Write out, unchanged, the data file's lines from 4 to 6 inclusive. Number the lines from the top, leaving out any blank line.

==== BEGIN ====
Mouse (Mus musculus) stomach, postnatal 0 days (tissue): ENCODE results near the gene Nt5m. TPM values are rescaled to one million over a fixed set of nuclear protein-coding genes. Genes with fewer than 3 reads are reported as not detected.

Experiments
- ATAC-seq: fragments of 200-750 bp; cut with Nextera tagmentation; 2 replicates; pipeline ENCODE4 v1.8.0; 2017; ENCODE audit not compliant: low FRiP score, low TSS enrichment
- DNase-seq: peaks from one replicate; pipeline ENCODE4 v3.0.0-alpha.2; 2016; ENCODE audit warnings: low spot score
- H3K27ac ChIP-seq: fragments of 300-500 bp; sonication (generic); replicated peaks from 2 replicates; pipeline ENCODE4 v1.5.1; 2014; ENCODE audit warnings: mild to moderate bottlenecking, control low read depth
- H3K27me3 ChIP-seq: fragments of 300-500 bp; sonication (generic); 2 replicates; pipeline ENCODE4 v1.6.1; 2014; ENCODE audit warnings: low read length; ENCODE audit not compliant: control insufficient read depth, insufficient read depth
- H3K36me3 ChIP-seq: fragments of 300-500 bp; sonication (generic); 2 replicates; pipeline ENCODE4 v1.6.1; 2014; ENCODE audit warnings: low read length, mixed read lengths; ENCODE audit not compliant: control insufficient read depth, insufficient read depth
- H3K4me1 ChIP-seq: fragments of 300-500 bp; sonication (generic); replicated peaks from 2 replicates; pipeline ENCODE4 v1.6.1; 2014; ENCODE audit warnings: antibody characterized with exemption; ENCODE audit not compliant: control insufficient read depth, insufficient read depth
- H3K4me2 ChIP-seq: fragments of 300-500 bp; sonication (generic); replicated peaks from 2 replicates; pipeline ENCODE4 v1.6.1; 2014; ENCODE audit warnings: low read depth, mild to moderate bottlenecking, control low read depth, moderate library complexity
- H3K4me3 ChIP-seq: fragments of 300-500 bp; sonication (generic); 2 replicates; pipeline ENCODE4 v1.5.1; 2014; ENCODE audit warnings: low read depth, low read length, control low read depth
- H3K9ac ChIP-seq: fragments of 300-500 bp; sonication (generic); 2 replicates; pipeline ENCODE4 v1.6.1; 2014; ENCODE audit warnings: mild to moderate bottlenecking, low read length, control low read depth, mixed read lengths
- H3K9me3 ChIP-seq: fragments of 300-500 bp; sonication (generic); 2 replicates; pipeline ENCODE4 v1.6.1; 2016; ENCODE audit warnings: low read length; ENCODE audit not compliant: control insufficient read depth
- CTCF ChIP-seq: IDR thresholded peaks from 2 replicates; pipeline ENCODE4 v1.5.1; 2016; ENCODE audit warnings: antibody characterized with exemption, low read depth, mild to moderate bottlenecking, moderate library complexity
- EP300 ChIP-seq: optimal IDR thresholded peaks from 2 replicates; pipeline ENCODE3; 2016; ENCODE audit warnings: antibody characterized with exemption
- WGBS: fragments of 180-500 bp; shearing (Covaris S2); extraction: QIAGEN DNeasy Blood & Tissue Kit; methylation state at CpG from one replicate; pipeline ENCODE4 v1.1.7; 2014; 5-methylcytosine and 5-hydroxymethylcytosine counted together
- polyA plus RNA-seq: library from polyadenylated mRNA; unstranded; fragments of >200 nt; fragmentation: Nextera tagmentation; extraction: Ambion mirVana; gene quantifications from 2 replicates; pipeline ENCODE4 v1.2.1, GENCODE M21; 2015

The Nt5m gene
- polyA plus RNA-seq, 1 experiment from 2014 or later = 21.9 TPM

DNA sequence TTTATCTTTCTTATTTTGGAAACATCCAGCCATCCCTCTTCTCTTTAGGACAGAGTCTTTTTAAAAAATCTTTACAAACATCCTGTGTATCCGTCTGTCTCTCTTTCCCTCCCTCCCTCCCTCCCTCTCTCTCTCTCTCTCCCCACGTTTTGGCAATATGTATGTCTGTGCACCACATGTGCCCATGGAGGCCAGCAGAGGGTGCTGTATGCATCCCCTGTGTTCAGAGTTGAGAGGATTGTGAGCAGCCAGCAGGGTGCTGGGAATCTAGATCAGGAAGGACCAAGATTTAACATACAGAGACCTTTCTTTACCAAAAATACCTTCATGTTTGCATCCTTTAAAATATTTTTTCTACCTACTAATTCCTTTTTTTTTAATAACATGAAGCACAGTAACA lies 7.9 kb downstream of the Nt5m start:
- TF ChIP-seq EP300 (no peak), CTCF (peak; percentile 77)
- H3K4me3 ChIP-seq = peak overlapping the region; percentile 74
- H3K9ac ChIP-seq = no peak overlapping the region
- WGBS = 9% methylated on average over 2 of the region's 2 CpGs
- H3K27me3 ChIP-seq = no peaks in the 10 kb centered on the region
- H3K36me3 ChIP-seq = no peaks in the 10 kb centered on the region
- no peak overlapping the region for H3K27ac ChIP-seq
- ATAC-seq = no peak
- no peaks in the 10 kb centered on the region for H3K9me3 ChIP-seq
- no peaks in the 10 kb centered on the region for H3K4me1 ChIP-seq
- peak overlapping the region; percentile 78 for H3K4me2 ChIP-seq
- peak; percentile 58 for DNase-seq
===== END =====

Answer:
- DNase-seq: peaks from one replicate; pipeline ENCODE4 v3.0.0-alpha.2; 2016; ENCODE audit warnings: low spot score
- H3K27ac ChIP-seq: fragments of 300-500 bp; sonication (generic); replicated peaks from 2 replicates; pipeline ENCODE4 v1.5.1; 2014; ENCODE audit warnings: mild to moderate bottlenecking, control low read depth
- H3K27me3 ChIP-seq: fragments of 300-500 bp; sonication (generic); 2 replicates; pipeline ENCODE4 v1.6.1; 2014; ENCODE audit warnings: low read length; ENCODE audit not compliant: control insufficient read depth, insufficient read depth